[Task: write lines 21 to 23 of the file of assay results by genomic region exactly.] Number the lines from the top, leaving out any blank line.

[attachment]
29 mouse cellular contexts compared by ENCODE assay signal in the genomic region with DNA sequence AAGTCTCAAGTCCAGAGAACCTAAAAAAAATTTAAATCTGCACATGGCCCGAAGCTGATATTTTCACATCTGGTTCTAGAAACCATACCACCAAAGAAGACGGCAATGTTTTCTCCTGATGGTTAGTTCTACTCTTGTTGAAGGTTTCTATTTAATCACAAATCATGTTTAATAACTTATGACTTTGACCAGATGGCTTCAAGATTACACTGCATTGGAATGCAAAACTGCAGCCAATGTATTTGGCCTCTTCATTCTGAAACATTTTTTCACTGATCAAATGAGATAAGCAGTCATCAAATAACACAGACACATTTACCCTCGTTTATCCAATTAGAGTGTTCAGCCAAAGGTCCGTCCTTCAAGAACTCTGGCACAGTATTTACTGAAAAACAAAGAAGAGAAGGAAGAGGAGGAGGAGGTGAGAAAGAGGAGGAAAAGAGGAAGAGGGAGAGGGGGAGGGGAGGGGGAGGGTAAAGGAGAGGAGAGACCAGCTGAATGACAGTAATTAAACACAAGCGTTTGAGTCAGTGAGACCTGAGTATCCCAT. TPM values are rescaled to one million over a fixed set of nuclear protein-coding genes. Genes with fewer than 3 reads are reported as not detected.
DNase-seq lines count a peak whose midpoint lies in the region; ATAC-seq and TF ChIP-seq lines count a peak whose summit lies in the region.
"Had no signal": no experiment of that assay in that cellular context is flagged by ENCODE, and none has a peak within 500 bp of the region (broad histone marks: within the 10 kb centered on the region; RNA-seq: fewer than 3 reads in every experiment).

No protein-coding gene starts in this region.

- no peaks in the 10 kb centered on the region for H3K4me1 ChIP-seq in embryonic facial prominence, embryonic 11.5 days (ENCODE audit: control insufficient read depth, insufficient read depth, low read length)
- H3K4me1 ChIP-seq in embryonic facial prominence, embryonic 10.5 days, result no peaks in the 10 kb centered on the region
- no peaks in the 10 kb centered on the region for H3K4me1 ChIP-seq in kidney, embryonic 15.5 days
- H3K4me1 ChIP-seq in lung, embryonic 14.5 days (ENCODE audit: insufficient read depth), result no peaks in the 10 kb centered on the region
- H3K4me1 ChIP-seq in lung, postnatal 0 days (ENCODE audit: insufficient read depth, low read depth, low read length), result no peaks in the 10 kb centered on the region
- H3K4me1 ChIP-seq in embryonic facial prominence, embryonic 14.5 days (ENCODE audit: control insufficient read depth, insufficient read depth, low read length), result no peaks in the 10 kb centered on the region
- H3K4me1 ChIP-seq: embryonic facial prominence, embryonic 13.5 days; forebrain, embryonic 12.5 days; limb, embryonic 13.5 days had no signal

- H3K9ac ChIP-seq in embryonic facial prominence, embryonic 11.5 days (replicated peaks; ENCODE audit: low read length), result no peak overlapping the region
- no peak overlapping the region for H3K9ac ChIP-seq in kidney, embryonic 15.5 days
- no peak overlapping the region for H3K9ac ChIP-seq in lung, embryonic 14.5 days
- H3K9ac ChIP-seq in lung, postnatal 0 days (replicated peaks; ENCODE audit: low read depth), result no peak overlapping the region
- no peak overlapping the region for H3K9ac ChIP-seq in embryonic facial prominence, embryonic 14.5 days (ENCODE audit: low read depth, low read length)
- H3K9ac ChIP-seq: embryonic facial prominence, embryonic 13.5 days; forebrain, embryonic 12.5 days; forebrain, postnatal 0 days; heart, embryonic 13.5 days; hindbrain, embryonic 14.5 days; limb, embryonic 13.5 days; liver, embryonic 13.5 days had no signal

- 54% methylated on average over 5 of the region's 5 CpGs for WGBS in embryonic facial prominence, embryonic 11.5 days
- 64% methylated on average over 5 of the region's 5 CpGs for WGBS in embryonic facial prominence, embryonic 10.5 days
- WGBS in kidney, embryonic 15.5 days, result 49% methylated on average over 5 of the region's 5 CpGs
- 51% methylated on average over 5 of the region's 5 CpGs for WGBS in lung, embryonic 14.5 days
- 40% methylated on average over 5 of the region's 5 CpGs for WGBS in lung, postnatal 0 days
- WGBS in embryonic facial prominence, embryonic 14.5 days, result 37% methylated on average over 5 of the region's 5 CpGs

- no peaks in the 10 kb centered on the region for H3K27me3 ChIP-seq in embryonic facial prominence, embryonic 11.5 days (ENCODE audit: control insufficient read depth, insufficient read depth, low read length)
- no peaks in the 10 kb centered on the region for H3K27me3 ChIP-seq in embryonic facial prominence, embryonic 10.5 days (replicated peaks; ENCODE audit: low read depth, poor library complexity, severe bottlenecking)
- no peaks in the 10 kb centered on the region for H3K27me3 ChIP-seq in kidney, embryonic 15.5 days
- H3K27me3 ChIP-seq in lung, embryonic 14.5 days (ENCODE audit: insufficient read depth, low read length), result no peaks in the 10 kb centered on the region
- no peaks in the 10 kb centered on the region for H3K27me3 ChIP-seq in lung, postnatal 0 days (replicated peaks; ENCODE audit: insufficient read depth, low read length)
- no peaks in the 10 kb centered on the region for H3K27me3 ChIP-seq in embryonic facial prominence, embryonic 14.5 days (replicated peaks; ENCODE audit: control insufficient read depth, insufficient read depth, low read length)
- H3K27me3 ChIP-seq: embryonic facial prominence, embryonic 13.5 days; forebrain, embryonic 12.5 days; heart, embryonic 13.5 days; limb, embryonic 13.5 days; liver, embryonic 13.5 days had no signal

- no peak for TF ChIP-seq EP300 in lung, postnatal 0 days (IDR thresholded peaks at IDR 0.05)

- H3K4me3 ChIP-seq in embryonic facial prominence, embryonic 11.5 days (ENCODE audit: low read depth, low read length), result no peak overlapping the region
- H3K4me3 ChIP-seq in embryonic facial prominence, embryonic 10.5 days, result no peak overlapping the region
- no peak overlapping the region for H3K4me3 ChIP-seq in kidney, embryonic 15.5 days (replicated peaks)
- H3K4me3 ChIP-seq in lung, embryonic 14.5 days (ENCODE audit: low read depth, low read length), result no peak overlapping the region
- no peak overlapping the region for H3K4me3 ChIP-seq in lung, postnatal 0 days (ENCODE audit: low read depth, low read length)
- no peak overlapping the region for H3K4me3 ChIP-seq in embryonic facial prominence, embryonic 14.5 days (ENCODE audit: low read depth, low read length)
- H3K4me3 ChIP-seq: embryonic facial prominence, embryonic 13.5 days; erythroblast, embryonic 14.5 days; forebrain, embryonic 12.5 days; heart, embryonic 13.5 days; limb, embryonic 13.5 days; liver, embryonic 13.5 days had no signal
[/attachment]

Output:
- 51% methylated on average over 5 of the region's 5 CpGs for WGBS in lung, embryonic 14.5 days
- 40% methylated on average over 5 of the region's 5 CpGs for WGBS in lung, postnatal 0 days
- WGBS in embryonic facial prominence, embryonic 14.5 days, result 37% methylated on average over 5 of the region's 5 CpGs